There’s more to The Mere at Ellesmere, Shropshire’s largest mere, than meets the eye. Thanks to innovative new green technology the mere itself is now providing all the heating and hot water requirements for the attraction’s restaurant and visitor centre.
The heat is being provided following the installation of the latest water source heat technology where latent energy contained in the water is harnessed and converted into clean, green, ‘free’ energy.
Converting the Earth’s heat into power
TD Eco Energy, in conjunction with its sister company TD Heating & Pipework and Solar Twin, has installed a water source heat pump system which consists of a 92 KW water source heat pump, a 300 litre hot water cylinder and a 90 mm open loop pipe installation.
The system works by drawing filtered water from the mere through the open loop pipe work. , The latent heat in the water is then extracted by means of heat exchangers and a compressor contained in a heat pump unit which is located on dry land – actually in the roof space above the restaurant area. The energy produced by the unit is then used to heat the visitor centre and tourist information centre and provide hot water.
The heat pumps are powered by electricity and for every KW of energy they use the pumps can produce up to 4.0kw of heat, giving potentially 3.0kw of ‘free heat’ making them 300% efficient.
The system has low maintenance costs and unlike oil and gas produces around 50% less CO2 than conventional system.
TD Eco Energy has also installed a solar panel on the roof of the visitor centre and this will provide the majority of the centre’s hot water during the summer months.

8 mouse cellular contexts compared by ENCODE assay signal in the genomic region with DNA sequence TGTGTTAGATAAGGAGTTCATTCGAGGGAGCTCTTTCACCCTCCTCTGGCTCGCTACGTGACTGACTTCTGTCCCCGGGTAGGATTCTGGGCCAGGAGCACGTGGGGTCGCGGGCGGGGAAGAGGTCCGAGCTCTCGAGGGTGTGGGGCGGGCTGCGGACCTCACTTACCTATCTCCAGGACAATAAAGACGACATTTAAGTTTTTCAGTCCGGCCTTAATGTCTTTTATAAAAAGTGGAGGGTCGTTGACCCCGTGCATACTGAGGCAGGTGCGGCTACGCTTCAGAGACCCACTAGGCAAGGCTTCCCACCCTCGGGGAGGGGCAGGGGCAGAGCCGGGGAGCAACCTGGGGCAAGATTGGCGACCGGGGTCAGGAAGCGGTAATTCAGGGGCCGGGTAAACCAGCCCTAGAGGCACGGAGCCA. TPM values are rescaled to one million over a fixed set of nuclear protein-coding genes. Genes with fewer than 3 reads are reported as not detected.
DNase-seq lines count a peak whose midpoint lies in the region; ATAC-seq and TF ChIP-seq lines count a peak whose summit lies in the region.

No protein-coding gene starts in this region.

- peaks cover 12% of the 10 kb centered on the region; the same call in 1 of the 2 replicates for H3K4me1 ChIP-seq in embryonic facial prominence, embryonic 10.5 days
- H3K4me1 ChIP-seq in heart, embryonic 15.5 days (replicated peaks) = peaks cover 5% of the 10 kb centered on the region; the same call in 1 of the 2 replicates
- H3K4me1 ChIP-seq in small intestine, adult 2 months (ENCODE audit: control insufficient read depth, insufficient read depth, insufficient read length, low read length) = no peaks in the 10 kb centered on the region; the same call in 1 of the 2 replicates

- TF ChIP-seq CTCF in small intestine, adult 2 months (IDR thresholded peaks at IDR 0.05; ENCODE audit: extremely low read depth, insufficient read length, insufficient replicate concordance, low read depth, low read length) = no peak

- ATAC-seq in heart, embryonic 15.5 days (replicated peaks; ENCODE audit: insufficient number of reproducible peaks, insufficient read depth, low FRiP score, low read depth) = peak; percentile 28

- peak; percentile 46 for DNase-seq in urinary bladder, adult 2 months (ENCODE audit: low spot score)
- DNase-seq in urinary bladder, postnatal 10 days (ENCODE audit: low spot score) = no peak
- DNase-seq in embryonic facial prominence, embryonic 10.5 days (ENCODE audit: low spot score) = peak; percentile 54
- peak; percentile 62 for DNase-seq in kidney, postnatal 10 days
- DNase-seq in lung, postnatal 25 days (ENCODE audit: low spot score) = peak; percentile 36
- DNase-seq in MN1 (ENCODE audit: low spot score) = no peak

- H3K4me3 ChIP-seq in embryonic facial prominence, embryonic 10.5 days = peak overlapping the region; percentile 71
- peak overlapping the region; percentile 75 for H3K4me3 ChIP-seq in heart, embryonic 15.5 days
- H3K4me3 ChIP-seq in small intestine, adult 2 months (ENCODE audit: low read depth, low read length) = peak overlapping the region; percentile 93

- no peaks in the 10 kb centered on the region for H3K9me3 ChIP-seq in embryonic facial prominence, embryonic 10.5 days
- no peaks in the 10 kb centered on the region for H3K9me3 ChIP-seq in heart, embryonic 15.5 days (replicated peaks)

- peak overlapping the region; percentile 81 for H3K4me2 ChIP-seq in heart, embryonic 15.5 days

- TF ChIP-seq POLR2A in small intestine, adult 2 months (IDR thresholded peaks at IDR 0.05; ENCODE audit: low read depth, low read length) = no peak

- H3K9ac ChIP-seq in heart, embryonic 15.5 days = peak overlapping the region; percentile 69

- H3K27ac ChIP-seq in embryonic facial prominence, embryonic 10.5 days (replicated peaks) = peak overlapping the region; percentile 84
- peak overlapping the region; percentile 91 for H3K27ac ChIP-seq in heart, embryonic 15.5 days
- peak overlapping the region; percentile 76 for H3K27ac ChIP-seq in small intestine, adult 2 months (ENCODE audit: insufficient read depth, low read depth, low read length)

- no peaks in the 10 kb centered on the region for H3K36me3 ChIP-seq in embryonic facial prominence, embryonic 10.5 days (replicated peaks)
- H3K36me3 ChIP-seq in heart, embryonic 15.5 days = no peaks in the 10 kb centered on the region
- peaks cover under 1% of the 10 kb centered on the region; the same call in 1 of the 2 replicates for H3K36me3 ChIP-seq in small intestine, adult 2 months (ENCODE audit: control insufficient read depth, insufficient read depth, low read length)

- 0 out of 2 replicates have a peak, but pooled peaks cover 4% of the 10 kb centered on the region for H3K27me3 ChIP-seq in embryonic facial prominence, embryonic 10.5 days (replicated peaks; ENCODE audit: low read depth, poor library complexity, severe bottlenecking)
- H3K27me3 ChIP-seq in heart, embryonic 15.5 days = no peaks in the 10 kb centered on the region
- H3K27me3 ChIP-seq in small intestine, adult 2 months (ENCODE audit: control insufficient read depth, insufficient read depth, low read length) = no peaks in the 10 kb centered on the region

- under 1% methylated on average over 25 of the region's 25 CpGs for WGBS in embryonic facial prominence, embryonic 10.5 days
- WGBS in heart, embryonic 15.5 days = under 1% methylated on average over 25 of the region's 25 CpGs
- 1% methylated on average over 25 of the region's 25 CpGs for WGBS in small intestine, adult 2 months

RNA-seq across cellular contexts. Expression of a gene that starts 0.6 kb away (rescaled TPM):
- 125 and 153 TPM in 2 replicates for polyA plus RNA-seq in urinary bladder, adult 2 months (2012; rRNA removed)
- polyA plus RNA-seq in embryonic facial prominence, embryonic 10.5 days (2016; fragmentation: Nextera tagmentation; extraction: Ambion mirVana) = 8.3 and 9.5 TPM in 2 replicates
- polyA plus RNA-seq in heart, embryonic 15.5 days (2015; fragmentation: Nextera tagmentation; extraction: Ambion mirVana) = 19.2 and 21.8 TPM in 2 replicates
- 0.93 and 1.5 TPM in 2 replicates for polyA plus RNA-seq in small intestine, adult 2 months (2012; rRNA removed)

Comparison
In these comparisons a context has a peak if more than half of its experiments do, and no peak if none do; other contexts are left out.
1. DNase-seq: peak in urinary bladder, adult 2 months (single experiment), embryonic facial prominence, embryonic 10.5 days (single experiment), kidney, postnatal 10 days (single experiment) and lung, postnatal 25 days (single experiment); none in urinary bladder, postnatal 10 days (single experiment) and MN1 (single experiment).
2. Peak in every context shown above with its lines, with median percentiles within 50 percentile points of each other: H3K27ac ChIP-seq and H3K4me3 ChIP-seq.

Russs Brighouse of TD Eco Energy said: “The water source system we have installed at The Mere, Ellesmere has minimal running costs, is largely maintenance free and produces around 50% less CO2 than a conventional heating system.
“This pioneering technology provides a cost-effective and environmentally sound solution for a wide range of buildings and the team at The Mere should be proud to be one of the groups leading the way.”
Following the installation of a large scale renewable energy system by TD Eco Energy, Wulvern Housing is able to offer residents at their Nantwich development, The Gateway, in Cheshire significantly reduced energy bills and a greener lifestyle.
The reductions are being achieved at the development of 49 apartments following the installation of a state-of-the-art ground source heat pump (GSHP) system that is harnessing geothermal energy and delivering all of the residents’ heating and hot water requirements.
Harnessing geothermal energy
The development in Nantwich is made up of Weaver House, a privately owned block of 23 apartments and Wheelock House, a block of 26 apartments, 16 of which are managed by Wulvern Housing. All apartments comply with the code for Sustainable Homes Level 3.